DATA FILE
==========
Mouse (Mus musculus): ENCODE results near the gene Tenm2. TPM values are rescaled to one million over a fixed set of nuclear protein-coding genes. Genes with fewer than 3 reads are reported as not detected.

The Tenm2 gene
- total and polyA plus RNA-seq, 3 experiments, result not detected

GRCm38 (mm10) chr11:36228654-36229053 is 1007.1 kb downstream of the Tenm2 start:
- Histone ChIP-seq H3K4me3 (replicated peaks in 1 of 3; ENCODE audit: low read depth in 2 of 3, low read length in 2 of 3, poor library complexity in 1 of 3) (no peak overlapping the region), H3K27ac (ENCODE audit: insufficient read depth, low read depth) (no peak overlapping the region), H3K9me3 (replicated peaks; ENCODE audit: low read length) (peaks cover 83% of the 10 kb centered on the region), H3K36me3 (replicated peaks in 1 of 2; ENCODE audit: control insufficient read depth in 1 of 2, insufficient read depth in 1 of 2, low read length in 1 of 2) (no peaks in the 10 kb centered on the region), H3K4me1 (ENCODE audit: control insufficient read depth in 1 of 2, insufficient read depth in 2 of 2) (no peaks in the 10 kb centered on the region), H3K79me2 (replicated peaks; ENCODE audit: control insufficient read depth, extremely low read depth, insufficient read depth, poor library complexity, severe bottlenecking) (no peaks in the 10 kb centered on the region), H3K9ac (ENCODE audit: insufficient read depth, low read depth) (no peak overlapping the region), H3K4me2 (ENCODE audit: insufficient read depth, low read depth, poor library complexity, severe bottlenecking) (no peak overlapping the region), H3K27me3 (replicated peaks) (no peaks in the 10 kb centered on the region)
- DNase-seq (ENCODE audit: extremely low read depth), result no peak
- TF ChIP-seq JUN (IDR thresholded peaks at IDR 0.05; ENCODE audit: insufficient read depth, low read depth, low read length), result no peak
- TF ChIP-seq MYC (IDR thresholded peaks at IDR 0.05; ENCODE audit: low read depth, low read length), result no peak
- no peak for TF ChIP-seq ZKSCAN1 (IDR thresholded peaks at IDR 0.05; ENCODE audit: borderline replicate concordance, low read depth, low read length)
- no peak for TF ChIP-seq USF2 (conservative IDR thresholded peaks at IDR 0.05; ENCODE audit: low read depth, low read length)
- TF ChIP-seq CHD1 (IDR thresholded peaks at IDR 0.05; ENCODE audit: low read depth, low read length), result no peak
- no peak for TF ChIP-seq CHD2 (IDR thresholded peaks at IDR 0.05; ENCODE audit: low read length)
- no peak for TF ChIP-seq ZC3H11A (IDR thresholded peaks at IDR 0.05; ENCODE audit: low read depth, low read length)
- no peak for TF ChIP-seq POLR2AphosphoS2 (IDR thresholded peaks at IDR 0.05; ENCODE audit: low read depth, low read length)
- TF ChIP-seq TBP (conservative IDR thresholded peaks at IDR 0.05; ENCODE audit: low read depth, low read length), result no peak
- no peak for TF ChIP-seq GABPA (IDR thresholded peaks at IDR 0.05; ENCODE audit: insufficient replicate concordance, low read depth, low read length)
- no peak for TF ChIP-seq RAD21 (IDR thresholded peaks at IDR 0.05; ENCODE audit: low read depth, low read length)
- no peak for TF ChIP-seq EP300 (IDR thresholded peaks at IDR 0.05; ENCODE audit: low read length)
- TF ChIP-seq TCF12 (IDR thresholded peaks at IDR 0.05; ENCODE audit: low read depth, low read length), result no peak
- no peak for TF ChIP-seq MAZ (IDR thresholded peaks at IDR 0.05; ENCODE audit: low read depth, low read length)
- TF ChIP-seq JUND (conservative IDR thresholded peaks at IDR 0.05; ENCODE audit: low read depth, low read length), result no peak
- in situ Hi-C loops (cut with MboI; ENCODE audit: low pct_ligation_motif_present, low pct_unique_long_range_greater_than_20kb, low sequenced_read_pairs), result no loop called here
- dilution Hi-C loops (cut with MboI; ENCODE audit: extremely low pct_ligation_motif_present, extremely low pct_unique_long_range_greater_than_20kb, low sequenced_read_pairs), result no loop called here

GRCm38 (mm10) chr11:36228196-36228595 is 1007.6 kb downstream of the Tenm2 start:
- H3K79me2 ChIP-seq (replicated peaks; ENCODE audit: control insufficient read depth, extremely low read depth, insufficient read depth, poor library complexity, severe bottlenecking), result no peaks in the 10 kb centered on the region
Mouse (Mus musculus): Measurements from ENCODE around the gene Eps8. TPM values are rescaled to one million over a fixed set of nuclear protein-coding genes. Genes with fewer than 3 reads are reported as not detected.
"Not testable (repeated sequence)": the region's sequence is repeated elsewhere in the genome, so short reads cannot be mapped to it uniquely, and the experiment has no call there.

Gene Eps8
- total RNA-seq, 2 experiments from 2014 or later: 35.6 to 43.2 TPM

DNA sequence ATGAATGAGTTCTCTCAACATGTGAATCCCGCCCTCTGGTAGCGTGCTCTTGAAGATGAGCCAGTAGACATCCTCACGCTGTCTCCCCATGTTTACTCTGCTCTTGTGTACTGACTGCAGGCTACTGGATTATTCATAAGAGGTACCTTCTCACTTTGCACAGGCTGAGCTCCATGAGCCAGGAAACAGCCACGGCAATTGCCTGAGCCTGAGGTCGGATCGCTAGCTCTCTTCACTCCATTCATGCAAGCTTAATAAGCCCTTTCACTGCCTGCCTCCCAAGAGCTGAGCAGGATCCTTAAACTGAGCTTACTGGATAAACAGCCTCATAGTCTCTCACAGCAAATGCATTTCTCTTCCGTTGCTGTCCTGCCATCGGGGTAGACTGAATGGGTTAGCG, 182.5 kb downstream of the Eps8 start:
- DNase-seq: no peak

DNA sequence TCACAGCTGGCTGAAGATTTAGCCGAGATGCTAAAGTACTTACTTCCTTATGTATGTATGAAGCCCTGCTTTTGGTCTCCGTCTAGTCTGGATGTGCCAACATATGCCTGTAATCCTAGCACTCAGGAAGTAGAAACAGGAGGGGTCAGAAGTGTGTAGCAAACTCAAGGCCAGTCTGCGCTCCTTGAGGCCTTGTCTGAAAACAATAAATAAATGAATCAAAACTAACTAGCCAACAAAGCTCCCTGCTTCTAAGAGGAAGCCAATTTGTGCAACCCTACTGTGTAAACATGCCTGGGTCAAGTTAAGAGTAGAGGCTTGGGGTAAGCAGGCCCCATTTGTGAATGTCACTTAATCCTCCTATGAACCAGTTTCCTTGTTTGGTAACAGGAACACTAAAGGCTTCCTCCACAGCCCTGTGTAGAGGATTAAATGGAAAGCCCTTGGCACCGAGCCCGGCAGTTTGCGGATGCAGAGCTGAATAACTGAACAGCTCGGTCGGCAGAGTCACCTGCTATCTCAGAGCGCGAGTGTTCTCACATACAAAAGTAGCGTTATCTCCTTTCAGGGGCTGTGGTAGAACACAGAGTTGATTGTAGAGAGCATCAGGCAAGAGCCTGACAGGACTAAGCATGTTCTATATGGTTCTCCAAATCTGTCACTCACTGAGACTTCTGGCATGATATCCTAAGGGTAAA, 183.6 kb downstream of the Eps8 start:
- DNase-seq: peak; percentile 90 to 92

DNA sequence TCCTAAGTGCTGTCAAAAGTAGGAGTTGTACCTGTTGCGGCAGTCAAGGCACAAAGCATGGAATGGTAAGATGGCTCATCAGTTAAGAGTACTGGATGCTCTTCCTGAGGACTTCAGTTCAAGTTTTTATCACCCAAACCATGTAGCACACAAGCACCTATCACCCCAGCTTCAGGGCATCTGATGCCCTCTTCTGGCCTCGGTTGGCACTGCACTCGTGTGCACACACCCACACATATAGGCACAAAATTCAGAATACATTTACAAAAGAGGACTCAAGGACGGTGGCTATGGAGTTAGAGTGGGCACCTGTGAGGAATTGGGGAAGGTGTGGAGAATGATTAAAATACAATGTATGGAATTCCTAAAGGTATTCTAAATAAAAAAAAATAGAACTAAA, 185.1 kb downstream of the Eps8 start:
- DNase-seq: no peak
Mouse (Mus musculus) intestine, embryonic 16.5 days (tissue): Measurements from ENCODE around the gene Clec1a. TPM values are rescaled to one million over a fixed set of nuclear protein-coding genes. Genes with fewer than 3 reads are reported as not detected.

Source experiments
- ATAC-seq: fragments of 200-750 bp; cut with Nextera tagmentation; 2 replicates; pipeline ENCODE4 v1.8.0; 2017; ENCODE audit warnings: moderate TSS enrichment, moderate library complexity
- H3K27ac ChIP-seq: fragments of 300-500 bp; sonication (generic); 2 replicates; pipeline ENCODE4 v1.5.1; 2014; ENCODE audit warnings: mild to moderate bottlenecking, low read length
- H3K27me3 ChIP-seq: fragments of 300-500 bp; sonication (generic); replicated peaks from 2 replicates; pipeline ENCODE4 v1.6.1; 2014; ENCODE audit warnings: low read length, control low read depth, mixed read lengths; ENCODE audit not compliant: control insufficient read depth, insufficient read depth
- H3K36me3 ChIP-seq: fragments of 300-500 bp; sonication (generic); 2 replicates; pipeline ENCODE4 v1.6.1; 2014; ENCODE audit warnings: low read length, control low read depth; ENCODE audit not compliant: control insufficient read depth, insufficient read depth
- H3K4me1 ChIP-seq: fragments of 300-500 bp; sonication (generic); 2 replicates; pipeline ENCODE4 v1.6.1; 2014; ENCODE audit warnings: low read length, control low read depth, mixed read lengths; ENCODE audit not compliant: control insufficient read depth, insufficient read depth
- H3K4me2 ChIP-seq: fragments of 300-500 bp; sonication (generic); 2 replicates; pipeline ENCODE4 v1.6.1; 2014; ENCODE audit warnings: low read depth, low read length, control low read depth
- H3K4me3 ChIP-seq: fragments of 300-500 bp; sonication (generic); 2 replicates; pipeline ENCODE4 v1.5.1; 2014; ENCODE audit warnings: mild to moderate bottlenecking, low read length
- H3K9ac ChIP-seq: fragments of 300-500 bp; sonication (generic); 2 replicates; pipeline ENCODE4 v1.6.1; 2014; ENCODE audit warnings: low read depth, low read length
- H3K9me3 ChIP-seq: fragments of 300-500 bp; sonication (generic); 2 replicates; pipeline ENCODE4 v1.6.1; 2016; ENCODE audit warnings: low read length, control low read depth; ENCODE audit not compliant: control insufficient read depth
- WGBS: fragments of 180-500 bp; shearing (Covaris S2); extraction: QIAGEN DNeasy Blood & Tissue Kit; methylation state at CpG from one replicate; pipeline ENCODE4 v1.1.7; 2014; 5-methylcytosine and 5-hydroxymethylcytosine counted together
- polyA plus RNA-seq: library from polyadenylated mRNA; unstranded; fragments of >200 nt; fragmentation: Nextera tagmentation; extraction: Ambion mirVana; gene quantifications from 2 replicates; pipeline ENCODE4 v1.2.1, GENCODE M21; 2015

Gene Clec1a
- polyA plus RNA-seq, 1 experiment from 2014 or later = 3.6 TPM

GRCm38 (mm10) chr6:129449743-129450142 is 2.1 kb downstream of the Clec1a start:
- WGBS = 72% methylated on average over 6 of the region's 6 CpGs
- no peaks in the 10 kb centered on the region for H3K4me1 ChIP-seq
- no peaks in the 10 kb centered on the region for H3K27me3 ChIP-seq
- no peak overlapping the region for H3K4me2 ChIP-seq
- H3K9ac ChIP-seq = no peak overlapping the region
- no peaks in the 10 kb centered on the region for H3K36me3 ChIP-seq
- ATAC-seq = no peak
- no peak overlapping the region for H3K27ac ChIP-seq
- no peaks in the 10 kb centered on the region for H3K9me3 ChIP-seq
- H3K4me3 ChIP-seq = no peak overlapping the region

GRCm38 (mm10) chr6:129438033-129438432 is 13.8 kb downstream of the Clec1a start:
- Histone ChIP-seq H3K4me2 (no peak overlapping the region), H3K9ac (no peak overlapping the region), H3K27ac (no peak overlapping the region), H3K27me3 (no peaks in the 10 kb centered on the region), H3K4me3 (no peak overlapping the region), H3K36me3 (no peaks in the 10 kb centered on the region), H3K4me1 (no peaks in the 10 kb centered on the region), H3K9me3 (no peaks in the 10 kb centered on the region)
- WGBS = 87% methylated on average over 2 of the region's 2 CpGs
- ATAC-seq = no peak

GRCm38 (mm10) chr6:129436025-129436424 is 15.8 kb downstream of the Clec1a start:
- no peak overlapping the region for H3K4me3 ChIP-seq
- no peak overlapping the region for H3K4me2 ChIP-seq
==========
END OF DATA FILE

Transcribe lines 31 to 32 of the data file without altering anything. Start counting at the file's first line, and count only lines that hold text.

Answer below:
- DNase-seq: no peak

DNA sequence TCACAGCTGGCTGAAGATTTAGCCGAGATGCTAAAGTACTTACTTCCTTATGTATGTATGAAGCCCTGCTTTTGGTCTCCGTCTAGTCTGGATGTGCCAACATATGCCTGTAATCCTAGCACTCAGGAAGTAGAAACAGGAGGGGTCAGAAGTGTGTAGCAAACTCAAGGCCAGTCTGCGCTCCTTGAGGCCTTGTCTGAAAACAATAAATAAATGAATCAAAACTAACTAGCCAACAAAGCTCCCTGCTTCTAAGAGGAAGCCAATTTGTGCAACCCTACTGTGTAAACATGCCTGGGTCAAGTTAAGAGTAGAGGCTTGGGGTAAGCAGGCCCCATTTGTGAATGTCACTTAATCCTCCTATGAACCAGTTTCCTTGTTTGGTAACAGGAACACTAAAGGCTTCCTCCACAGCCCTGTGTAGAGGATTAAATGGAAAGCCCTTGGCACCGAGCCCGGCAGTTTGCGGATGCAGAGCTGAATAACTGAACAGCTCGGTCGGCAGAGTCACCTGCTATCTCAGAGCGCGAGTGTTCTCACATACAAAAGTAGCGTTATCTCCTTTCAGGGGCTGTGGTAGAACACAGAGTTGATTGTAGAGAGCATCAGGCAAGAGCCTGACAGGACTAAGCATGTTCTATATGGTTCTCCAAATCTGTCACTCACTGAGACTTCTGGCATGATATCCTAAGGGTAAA, 183.6 kb downstream of the Eps8 start: